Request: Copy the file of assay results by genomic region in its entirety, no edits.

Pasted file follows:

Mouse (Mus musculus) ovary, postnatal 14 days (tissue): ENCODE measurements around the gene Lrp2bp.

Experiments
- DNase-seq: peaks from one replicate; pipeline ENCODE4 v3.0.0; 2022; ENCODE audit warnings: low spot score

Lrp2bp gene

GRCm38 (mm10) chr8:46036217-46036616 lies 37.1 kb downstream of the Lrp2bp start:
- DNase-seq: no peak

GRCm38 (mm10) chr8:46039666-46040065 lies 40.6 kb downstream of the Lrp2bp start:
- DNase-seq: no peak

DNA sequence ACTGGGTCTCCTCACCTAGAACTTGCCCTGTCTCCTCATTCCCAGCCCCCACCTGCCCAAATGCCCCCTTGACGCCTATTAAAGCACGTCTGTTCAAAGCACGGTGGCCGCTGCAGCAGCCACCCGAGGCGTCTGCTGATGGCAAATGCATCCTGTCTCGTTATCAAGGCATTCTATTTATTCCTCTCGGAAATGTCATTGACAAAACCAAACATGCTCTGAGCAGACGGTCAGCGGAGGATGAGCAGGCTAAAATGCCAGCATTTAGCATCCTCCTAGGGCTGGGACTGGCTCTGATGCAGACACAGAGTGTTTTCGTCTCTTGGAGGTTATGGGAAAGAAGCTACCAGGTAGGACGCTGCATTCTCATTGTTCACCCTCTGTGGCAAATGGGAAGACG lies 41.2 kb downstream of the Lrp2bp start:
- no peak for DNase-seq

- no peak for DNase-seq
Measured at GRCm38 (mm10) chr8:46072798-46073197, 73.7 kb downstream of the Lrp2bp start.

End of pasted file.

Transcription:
Mouse (Mus musculus) ovary, postnatal 14 days (tissue): ENCODE measurements around the gene Lrp2bp.

Experiments
- DNase-seq: peaks from one replicate; pipeline ENCODE4 v3.0.0; 2022; ENCODE audit warnings: low spot score

Lrp2bp gene

GRCm38 (mm10) chr8:46036217-46036616 lies 37.1 kb downstream of the Lrp2bp start:
- DNase-seq: no peak

GRCm38 (mm10) chr8:46039666-46040065 lies 40.6 kb downstream of the Lrp2bp start:
- DNase-seq: no peak

DNA sequence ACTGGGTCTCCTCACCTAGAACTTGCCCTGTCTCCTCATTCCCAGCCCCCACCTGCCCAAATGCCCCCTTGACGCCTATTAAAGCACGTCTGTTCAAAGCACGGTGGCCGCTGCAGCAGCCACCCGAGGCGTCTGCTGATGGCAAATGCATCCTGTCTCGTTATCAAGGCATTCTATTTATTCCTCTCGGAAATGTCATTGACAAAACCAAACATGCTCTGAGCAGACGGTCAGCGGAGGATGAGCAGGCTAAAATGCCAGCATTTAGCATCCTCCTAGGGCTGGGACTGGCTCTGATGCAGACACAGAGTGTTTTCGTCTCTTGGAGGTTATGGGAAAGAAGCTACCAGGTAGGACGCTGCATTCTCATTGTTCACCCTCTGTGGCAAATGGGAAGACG lies 41.2 kb downstream of the Lrp2bp start:
- no peak for DNase-seq

- no peak for DNase-seq
Measured at GRCm38 (mm10) chr8:46072798-46073197, 73.7 kb downstream of the Lrp2bp start.